Wellington has grabbed the headlines in New Zealand lately over anti-mandate protests, but once again it's Auckland that's at the heart of another Covid surge.
On Sunday, the country passed 2000 daily new community cases for the first time, with Omicron the dominant variant.
Of those 2522 confirmed cases, 1799 were in the three Auckland district health boards, following a pattern seen all last week where the region had the lion's share of cases.
Various trends in the outbreak suggest that efforts to help people avoid getting Omicron infections should be concentrated on the Auckland region.
There were 11,620 confirmed cases reported in the seven days from February 13 to February 20. Of those, 8350 were in the Auckland area and 3270 throughout the rest of the country.
Ministry of Health data revealed last week that 63 per cent of daily cases recorded within the region between February 9 and 15 were in Counties Manukau. Ministry Pacific health director Gerardine Clifford-Lidstone said: "At the moment, about 50 per cent of the cases are Pacific people and mainly in the Auckland region."
Booster rates have been slipping nationally in recent days to 40,000 and 35,000 on Thursday and Friday. Uptake across Auckland's DHBs could be better: They have the lowest rate for third shots in the country, at 62 per cent of the eligible population aged over 12. The national rate is 65 per cent.
It's not surprising that the country's most populous region would have by far the most cases. And with Omicron, confirmed case numbers are an indication of a bigger problem - they're an undercount of infections as a lot of people with no or few symptoms won't end up being tested as the wave builds.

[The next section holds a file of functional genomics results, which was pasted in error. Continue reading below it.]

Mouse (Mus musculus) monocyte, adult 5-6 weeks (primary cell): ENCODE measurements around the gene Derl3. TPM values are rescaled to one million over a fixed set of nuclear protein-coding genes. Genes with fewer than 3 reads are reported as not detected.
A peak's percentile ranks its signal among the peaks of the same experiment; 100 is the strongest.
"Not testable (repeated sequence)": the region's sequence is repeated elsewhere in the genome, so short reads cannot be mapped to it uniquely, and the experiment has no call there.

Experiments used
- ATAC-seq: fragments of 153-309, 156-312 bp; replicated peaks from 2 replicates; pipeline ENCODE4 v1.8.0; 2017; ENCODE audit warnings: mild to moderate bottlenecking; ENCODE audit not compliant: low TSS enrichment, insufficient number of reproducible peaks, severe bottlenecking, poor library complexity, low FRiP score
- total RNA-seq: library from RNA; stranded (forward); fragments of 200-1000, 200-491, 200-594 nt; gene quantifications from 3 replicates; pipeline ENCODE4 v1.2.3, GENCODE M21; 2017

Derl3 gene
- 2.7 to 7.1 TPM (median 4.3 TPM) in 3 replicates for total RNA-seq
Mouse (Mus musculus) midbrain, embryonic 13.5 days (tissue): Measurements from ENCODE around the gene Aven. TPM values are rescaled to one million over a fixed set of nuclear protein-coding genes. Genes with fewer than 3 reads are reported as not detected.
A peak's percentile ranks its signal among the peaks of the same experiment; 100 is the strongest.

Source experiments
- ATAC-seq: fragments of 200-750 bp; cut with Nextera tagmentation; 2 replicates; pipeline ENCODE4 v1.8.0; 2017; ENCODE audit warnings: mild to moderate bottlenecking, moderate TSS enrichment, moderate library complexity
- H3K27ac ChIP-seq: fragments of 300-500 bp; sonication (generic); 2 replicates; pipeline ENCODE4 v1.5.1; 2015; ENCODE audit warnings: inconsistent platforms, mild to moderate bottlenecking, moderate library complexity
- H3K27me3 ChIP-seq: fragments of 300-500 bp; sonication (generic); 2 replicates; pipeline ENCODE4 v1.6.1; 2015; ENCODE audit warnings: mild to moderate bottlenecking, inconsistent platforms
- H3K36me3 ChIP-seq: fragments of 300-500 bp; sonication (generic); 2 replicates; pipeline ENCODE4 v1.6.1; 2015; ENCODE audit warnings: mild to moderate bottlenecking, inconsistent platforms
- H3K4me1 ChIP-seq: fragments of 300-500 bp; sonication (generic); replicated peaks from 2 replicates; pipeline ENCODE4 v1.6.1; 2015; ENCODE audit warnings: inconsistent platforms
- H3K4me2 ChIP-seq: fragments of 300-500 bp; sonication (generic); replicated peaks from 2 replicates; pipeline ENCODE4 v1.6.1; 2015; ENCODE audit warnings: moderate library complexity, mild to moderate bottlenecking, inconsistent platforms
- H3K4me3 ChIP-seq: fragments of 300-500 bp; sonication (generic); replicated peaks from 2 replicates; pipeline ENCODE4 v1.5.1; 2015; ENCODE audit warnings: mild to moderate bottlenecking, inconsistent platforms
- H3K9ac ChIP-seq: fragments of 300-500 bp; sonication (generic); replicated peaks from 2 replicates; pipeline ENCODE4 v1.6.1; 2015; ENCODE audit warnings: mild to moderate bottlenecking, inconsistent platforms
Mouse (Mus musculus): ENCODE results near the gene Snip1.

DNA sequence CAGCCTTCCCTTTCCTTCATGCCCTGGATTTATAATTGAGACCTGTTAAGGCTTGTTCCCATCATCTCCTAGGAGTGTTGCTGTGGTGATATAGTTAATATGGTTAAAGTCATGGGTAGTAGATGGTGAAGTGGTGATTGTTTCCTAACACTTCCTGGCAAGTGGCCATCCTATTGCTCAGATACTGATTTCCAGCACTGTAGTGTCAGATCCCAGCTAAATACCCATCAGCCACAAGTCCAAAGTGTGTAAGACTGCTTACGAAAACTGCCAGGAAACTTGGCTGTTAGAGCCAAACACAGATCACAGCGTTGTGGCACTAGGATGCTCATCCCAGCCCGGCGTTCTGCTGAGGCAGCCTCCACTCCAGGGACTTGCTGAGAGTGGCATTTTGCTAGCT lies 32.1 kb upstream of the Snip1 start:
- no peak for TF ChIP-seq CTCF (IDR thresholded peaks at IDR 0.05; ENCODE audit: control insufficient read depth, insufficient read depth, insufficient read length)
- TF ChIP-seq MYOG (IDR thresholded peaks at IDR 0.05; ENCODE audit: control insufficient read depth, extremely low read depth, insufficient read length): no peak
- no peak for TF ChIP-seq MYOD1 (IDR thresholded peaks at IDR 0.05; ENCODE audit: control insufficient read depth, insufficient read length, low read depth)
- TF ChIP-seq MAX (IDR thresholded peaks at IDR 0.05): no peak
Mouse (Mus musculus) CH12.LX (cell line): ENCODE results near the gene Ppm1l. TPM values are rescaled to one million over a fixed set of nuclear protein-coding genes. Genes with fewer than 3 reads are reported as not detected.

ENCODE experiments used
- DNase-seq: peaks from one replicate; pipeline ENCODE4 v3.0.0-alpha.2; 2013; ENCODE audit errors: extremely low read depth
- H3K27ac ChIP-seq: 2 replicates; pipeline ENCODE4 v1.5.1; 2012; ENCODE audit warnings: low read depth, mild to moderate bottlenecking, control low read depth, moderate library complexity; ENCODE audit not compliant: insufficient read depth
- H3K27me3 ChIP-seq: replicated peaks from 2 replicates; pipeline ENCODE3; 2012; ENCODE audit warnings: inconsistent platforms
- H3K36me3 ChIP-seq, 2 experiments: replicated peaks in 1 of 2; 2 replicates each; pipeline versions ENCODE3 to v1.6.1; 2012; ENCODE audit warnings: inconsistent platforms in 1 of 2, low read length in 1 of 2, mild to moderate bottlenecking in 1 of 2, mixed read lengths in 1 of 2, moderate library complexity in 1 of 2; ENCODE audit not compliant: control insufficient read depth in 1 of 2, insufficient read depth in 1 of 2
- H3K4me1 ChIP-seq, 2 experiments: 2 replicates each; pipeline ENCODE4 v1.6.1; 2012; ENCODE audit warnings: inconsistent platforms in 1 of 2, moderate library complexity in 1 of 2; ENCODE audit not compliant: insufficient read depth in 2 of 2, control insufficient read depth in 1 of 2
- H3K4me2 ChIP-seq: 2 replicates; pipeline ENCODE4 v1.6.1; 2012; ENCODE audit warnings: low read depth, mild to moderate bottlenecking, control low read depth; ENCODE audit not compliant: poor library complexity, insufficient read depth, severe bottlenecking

Epidemiologist Professor Michael Baker estimated that only one in five infections caused enough symptoms to prompt someone to get tested.
He said Auckland's soaring outbreak was due to the city getting the virus earlier.
"Now it's got a head start of one to three weeks on the rest of the country ... It's even more important people get boosted there, because the numbers are doubling very rapidly - maybe every four days at the moment."
A huge amount of data has been collected overseas about Omicron and it consistently shows that as long as a person is both double-vaccinated and boostered, it's a manageable threat for most. The more who get boostered in the city, the less risk there is of the hospital system being overwhelmed because of the flood of infection.
The number of people in hospital nationally with Covid hit its highest level of the pandemic yesterday with 116, with just one in ICU.
While Omicron case figures are still on the rise, it is best for Aucklanders in particular to be cautious about their behaviour and to mask up. As with the annual flu, just because it's out there doesn't mean people have to catch it.
That's even as some public figures suggest a more relaxed attitude to this variant compared with Delta.
With case numbers growing, not enough people boostered and the potential impact on hospitals unclear, it's best for people in the region to keep a watchful eye on how the outbreak develops.